Published June 10, 2013
Partygoers, beware. Your designated sober driver may not always be alcohol-free.
A new study, conducted in a Florida college town, found that two out of five designated drivers drink alcohol before getting behind the wheel, Medical Daily reported. Of these inebriated drivers, half had a blood alcohol content (BAC) of .05 percent – enough to affect driving ability while still being under the legal limit.
Researchers from the University of Florida spent three months observing more than 1,000 bar patrons as they left drinking establishments throughout the college town of Gainesville, Fla. The team asked people if they had been deemed the designated driver and whether they would volunteer to take a breathalyzer test before leaving.
Throughout the course of the study, 165 individuals identified themselves as designated drivers. Of this group, 35 percent had at least one drink before leaving the bar, and around half of the drinkers had a BAC between .02 and .05 percent. The other half had a BAC above .05 percent.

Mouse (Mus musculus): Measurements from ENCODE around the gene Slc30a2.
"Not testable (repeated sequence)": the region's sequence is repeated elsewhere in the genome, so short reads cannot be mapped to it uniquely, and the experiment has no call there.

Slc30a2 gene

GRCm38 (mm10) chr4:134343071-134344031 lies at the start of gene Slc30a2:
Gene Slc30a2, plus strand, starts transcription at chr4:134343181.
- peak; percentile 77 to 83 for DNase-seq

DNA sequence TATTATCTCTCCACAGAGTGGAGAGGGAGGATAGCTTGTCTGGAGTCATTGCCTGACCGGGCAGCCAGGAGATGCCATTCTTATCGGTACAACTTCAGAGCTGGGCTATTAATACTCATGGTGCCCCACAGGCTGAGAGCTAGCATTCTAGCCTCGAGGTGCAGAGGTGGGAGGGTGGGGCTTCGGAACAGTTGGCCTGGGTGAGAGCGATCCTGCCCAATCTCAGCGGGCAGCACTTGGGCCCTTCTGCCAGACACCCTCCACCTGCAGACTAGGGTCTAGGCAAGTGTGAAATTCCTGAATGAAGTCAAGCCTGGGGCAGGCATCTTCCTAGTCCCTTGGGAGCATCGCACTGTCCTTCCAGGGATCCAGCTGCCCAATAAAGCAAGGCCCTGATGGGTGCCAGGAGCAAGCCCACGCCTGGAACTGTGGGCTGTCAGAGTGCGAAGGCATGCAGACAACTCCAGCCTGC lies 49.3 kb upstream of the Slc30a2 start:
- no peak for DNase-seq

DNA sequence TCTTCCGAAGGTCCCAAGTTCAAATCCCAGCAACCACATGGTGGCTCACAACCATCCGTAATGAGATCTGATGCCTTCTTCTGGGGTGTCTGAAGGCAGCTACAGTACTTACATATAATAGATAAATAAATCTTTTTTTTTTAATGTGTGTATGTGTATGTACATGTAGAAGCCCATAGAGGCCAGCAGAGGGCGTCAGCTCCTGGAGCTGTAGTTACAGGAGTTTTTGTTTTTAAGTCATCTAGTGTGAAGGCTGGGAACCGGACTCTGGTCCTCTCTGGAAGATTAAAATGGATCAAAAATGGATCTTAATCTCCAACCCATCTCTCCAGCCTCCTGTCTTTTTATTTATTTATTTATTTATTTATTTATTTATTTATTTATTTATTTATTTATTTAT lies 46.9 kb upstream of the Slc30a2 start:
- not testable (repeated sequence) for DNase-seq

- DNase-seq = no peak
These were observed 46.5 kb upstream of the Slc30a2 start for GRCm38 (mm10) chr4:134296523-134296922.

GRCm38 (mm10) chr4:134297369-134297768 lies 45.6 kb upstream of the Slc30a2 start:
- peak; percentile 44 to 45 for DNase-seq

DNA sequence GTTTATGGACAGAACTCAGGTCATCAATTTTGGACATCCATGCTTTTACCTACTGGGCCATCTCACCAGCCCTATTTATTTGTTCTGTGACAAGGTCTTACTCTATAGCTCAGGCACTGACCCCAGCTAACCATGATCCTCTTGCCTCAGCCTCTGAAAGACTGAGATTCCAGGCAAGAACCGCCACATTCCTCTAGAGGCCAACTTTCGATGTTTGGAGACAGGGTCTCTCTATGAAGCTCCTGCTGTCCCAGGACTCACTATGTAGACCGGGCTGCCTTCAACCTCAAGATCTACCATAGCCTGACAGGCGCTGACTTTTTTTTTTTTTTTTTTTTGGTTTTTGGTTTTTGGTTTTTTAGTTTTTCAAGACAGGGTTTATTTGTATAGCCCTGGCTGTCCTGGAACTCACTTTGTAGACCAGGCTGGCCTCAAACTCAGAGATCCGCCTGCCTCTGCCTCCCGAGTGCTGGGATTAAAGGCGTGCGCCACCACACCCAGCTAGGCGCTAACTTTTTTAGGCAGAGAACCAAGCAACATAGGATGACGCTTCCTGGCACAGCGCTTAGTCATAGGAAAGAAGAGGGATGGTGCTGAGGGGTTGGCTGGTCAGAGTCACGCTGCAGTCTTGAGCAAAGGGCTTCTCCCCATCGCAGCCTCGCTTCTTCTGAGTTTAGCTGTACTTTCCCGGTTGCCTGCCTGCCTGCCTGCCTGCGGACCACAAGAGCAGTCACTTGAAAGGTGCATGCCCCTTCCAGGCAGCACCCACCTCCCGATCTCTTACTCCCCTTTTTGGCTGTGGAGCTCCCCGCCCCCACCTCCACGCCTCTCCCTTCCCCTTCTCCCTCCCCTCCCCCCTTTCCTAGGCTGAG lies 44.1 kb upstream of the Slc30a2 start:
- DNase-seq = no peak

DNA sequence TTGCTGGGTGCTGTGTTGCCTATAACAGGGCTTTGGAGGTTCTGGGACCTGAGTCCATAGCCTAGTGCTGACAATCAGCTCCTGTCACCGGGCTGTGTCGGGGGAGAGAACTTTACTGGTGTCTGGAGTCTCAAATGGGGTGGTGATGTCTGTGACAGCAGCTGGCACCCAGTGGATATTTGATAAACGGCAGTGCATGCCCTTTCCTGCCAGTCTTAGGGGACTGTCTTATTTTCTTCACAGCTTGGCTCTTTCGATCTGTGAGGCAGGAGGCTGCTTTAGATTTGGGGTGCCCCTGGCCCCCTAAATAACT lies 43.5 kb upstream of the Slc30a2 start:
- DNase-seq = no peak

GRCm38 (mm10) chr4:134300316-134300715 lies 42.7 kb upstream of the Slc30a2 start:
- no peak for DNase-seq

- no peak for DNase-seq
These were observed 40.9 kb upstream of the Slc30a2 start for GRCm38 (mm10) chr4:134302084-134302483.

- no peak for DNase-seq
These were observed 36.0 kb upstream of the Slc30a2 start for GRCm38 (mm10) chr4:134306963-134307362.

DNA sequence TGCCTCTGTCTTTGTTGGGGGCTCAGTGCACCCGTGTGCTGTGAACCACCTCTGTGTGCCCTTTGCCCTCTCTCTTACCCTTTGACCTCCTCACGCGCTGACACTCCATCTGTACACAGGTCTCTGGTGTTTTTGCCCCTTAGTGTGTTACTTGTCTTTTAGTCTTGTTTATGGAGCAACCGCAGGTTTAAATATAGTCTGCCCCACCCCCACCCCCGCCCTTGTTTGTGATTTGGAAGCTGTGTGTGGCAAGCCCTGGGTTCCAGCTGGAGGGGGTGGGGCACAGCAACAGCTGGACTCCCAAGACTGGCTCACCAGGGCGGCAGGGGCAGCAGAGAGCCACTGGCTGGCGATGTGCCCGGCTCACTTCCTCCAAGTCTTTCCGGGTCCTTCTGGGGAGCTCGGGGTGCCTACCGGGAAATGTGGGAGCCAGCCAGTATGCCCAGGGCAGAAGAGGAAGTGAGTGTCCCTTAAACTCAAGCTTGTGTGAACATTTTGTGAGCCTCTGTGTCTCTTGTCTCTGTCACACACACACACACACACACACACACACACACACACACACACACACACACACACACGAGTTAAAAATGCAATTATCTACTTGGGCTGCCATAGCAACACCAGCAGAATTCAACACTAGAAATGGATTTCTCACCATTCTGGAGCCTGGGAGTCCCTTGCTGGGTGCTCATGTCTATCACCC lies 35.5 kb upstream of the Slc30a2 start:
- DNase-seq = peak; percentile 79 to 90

According to the study’s researchers, social pressure to drink in combination with a legal BAC limit of .08 percent often leads to designated drivers having one or two drinks before hitting the road. However, the scientists maintained that numerous studies have documented significant alcohol-related impairment at a BAC level of .05 percent.
“Considering the low BAC levels at which driving-related abilities are negatively affected, these ﬁndings identify the need for consensus across researcher, layperson, and communication campaigns that a (designated driver) must be someone who abstains from drinking entirely,” the researchers wrote.
Nearly one-third of all traffic-related deaths in the United Sates involve alcohol-impaired drivers, resulting in nearly 11,000 deaths each year, according to the Centers for Disease Control and Prevention (CDC). In an attempt to curb these deaths, the National Highway Transportation Safety Board has recommended that the legal BAC limit for driving be reduced from .08 percent to .05 percent.
The University of Florida study will be published in the July issue of The Journal of Studies on Alcohol and Drugs. However, the average age of study participants was 28 and the individuals tested were not ethnically or racially diverse, meaning the results cannot be applied to the general American population.